Earth Day comes once a year on April 22. First celebrated nationally in 1970, the purpose of Earth Day is to inspire awareness of and appreciation for the environment. A variety of activities take place across the country, including organized efforts to pick up trash.
For the past several years, as part of the Minneapolis Park Board’s watershed cleanup project, Standish and Ericsson residents have picked up trash along Minnehaha Creek and around Lakes Nokomis and Hiawatha. These efforts are all well and good, according to Standish resident Roger du Bois, but not nearly enough. Roger is on a crusade to make every day Earth Day. For the past nine years, Roger has walked three miles every day around the perimeter of Hiawatha Golf Course. He constantly sees trash on his walks. Particularly disgusting is the litter that blows up against the golf course fence and the garbage that collects where Minnehaha Creek and Lake Hiawatha flow together. Rubber air mattresses, old shoes, plastic bottles and crates, wooden beams, beer cans—Roger sees all this and more.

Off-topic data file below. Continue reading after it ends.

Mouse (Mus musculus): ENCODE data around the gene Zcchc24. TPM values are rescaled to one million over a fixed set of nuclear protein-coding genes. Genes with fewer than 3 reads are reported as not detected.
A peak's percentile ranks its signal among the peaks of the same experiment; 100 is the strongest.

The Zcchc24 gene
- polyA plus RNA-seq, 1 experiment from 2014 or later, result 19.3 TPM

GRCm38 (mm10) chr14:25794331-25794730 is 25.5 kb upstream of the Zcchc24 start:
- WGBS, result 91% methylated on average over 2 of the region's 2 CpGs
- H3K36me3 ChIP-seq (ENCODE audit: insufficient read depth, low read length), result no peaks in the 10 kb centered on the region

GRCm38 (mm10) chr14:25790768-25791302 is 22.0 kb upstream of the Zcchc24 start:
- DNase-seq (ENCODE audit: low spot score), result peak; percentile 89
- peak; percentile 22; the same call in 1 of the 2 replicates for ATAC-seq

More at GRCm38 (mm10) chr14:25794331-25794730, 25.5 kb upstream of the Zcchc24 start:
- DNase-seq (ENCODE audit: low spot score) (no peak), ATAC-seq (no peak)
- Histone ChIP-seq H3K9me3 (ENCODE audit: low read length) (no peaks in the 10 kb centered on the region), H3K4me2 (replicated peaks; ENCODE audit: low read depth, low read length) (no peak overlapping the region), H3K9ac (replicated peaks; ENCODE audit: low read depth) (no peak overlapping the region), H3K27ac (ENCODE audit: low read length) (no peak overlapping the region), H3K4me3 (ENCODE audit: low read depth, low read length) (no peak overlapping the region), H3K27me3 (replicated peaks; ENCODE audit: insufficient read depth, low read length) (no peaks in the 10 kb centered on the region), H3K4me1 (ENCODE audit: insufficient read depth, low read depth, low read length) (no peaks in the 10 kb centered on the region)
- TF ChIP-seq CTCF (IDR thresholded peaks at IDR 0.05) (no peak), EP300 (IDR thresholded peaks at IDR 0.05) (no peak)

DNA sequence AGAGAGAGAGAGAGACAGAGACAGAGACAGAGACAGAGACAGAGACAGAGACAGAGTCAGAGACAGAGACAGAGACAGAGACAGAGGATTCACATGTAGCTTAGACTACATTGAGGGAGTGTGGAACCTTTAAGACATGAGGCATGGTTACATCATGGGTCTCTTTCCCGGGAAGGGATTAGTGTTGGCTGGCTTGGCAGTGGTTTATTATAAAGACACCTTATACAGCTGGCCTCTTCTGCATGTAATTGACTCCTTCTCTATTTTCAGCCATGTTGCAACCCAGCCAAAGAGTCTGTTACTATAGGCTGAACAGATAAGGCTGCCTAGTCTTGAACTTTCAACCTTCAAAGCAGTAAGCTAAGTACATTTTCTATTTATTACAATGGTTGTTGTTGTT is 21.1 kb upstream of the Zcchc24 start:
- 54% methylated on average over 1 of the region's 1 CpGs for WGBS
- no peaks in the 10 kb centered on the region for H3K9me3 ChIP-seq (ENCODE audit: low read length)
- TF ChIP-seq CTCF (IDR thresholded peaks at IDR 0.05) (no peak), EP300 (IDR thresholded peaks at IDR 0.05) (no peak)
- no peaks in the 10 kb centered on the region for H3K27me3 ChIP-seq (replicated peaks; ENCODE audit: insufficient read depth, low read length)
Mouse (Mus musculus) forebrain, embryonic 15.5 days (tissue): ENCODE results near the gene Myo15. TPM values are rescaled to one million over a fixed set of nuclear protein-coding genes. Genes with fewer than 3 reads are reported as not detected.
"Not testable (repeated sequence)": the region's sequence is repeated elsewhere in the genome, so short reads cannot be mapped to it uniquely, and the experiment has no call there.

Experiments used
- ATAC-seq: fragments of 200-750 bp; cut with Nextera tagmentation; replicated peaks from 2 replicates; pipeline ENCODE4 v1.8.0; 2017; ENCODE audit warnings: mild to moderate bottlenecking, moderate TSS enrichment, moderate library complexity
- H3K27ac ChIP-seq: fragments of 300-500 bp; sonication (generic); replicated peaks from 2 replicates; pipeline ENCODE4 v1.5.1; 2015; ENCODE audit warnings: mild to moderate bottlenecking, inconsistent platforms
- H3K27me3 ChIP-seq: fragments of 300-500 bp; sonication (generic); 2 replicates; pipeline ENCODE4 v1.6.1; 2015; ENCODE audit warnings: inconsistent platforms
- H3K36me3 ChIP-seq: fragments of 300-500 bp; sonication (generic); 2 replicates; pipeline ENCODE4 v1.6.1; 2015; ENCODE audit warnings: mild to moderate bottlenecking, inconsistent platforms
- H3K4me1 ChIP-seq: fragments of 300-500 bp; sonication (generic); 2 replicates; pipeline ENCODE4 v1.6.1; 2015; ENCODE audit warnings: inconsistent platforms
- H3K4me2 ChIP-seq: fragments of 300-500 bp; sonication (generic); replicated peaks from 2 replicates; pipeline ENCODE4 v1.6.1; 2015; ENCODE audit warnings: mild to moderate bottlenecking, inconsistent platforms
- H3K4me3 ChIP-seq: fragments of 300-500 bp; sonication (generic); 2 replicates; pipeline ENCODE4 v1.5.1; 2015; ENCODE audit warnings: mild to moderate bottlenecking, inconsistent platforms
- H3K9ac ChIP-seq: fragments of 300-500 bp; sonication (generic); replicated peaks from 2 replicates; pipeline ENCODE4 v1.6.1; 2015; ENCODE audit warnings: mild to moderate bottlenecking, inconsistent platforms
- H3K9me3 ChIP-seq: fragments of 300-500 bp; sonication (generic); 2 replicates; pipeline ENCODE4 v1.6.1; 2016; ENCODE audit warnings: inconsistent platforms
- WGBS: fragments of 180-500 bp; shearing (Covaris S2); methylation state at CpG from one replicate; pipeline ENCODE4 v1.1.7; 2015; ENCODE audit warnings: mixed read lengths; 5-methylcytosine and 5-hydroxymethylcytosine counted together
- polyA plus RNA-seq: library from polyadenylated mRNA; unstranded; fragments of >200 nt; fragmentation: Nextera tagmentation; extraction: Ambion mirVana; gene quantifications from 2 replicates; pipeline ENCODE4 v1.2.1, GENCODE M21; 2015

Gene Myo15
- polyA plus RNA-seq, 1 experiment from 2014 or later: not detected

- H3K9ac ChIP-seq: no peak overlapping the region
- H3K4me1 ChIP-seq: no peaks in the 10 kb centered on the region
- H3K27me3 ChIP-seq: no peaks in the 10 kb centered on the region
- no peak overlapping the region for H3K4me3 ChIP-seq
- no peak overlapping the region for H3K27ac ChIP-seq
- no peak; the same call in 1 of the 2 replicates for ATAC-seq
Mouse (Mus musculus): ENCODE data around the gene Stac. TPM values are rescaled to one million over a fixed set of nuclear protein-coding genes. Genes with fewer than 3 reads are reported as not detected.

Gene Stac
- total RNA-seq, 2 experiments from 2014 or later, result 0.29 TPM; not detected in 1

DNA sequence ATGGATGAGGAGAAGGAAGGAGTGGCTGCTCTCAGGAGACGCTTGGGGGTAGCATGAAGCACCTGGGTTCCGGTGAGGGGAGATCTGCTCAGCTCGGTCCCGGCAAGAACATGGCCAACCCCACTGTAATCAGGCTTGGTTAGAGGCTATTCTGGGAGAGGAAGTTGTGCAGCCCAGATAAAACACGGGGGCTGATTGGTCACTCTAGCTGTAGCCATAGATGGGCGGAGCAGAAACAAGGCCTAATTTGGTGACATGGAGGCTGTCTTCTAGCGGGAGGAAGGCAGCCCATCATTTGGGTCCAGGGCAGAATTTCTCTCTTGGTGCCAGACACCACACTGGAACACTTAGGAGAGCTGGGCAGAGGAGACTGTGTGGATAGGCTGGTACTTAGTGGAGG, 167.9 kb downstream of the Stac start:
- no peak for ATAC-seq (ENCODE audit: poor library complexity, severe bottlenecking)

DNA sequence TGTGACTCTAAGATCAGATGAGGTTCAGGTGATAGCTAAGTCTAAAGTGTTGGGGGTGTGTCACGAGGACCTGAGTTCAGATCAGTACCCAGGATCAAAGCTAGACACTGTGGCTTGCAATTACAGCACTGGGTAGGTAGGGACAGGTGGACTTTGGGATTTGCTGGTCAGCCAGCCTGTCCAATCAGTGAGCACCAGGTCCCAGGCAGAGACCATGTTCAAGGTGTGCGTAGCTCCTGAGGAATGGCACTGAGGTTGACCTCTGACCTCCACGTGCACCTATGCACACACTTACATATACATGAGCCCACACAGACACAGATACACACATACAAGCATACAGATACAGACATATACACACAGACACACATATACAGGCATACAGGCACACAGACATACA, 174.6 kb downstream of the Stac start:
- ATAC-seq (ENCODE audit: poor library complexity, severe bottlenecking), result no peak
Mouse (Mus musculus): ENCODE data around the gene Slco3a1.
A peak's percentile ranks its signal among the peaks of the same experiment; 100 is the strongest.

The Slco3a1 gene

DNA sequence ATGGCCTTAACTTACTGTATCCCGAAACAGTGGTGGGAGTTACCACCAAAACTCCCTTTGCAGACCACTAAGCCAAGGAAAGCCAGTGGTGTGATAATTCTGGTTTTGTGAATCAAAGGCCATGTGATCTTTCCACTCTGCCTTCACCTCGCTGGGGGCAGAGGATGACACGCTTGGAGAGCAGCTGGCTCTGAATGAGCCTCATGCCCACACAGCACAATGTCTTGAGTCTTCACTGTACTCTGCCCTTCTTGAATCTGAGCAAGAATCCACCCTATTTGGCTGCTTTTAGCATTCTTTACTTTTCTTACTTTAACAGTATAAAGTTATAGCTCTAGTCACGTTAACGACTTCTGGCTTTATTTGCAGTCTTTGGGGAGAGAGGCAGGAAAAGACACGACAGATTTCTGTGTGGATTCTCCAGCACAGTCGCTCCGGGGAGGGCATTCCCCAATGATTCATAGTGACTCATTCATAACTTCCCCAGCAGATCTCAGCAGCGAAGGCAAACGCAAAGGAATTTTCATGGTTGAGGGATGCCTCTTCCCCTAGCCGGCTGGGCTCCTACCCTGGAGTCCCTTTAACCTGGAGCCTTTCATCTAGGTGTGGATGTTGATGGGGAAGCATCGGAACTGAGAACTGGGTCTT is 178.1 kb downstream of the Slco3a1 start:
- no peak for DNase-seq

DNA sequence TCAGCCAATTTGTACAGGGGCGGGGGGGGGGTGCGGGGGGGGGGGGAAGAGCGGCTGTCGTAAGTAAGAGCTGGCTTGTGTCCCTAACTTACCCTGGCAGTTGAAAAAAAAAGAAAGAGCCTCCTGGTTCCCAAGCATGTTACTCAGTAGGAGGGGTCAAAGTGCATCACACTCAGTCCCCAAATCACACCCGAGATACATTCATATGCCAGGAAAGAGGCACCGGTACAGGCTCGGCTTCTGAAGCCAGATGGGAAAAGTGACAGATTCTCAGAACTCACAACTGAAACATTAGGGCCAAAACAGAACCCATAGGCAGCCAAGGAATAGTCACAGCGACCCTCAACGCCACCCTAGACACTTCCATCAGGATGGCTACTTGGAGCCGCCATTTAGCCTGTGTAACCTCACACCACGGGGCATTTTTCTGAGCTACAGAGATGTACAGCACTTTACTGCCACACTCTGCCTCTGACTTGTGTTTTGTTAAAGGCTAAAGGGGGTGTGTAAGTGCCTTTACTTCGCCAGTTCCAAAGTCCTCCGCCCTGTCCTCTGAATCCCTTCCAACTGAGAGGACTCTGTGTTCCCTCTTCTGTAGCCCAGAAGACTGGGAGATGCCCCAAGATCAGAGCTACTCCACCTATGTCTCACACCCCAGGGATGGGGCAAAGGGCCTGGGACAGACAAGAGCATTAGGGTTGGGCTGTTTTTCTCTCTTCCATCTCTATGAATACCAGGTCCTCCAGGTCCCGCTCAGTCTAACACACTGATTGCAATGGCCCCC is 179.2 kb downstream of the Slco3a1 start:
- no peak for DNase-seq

What can be done about the litter at the golf course and around the lake—as well as along Cedar Ave., in parking lots, and at bus stops? Roger has several plans of action, starting with himself. Every other day on his walks he picks up as much trash as he can. He hopes other people will see him and start following his example. He tries to raise awareness by talking to friends, neighbors, and elected officials about the problem and by sending letters to the media and various organizations, including the Standish-Ericsson Neighborhood Association. Roger’s other ideas include putting traps along Minnehaha Creek to collect waste.
He’d like to see a “Friends of the Shoreline” group that would pick up litter regularly. Perhaps his most ambitious idea is to get the Minnesota Legislature to declare the Lake Nokomis, Lake Hiawatha, and Minnehaha Creek area a state park. In Roger’s view, state park status would make more funds available for maintenance. Roger would also like Minnesota to adopt a no-tolerance-to-trash policy similar to that of Texas. Roger, who grew up in New York state, credits his father, a Boy Scout leader, with instilling in him an appreciation for the natural environment.
Roger and his wife, Doris, have traveled in all 50 states and hiked in 60% of the nation’s parks. The Lake Hiawatha/Lake Nokomis/Minnehaha Creek area is one of the most scenic urban spots they have seen. Thirty-plus years ago, grassroots efforts enabled the Earth Day movement to spread across the country. Perhaps the ongoing antilitter efforts of Roger du Bois and other Standish and Ericsson residents could be the catalyst to make Minnesota the cleanest state in the country!